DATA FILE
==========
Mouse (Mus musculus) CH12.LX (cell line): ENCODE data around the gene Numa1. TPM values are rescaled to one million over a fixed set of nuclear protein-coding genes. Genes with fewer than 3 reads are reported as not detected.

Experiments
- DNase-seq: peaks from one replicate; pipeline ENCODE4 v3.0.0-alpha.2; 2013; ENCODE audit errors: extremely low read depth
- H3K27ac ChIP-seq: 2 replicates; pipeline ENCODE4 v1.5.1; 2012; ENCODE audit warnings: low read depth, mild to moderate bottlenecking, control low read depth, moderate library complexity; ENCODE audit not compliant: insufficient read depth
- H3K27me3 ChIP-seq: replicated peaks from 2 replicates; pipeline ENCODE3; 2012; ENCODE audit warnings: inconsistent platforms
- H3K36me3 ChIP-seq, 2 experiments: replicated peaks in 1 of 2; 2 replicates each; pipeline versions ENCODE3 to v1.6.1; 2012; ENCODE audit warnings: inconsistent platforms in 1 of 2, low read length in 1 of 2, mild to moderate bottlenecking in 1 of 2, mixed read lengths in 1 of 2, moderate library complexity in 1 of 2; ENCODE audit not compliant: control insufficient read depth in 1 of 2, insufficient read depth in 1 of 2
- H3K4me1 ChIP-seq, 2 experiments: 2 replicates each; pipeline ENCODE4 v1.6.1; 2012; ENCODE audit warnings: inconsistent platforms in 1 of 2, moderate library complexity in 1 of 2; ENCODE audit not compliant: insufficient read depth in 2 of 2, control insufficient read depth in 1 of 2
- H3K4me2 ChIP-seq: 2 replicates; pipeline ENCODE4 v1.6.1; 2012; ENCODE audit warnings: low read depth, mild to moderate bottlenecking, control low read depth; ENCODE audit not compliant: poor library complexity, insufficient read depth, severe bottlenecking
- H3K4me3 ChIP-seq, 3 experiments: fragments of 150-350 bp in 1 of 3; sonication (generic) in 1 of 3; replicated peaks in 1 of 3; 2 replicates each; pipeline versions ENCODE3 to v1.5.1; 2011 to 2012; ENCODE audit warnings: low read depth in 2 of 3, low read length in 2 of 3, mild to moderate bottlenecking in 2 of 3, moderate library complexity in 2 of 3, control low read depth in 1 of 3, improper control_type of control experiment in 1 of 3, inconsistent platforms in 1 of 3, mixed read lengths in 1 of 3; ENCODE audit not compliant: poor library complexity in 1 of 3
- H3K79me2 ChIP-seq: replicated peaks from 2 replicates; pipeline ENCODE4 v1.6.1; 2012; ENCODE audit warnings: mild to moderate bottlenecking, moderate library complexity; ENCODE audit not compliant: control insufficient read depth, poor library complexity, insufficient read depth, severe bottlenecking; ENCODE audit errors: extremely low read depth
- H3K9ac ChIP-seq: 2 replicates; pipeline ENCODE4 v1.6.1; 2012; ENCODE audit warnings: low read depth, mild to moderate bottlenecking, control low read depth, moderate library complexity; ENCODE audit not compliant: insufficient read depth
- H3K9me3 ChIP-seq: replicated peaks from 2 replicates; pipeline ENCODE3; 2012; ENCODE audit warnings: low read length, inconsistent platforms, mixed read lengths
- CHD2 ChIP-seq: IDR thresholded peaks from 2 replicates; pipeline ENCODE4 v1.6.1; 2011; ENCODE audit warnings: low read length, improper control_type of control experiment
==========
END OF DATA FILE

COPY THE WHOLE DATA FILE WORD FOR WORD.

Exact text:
Mouse (Mus musculus) CH12.LX (cell line): ENCODE data around the gene Numa1. TPM values are rescaled to one million over a fixed set of nuclear protein-coding genes. Genes with fewer than 3 reads are reported as not detected.

Experiments
- DNase-seq: peaks from one replicate; pipeline ENCODE4 v3.0.0-alpha.2; 2013; ENCODE audit errors: extremely low read depth
- H3K27ac ChIP-seq: 2 replicates; pipeline ENCODE4 v1.5.1; 2012; ENCODE audit warnings: low read depth, mild to moderate bottlenecking, control low read depth, moderate library complexity; ENCODE audit not compliant: insufficient read depth
- H3K27me3 ChIP-seq: replicated peaks from 2 replicates; pipeline ENCODE3; 2012; ENCODE audit warnings: inconsistent platforms
- H3K36me3 ChIP-seq, 2 experiments: replicated peaks in 1 of 2; 2 replicates each; pipeline versions ENCODE3 to v1.6.1; 2012; ENCODE audit warnings: inconsistent platforms in 1 of 2, low read length in 1 of 2, mild to moderate bottlenecking in 1 of 2, mixed read lengths in 1 of 2, moderate library complexity in 1 of 2; ENCODE audit not compliant: control insufficient read depth in 1 of 2, insufficient read depth in 1 of 2
- H3K4me1 ChIP-seq, 2 experiments: 2 replicates each; pipeline ENCODE4 v1.6.1; 2012; ENCODE audit warnings: inconsistent platforms in 1 of 2, moderate library complexity in 1 of 2; ENCODE audit not compliant: insufficient read depth in 2 of 2, control insufficient read depth in 1 of 2
- H3K4me2 ChIP-seq: 2 replicates; pipeline ENCODE4 v1.6.1; 2012; ENCODE audit warnings: low read depth, mild to moderate bottlenecking, control low read depth; ENCODE audit not compliant: poor library complexity, insufficient read depth, severe bottlenecking
- H3K4me3 ChIP-seq, 3 experiments: fragments of 150-350 bp in 1 of 3; sonication (generic) in 1 of 3; replicated peaks in 1 of 3; 2 replicates each; pipeline versions ENCODE3 to v1.5.1; 2011 to 2012; ENCODE audit warnings: low read depth in 2 of 3, low read length in 2 of 3, mild to moderate bottlenecking in 2 of 3, moderate library complexity in 2 of 3, control low read depth in 1 of 3, improper control_type of control experiment in 1 of 3, inconsistent platforms in 1 of 3, mixed read lengths in 1 of 3; ENCODE audit not compliant: poor library complexity in 1 of 3
- H3K79me2 ChIP-seq: replicated peaks from 2 replicates; pipeline ENCODE4 v1.6.1; 2012; ENCODE audit warnings: mild to moderate bottlenecking, moderate library complexity; ENCODE audit not compliant: control insufficient read depth, poor library complexity, insufficient read depth, severe bottlenecking; ENCODE audit errors: extremely low read depth
- H3K9ac ChIP-seq: 2 replicates; pipeline ENCODE4 v1.6.1; 2012; ENCODE audit warnings: low read depth, mild to moderate bottlenecking, control low read depth, moderate library complexity; ENCODE audit not compliant: insufficient read depth
- H3K9me3 ChIP-seq: replicated peaks from 2 replicates; pipeline ENCODE3; 2012; ENCODE audit warnings: low read length, inconsistent platforms, mixed read lengths
- CHD2 ChIP-seq: IDR thresholded peaks from 2 replicates; pipeline ENCODE4 v1.6.1; 2011; ENCODE audit warnings: low read length, improper control_type of control experiment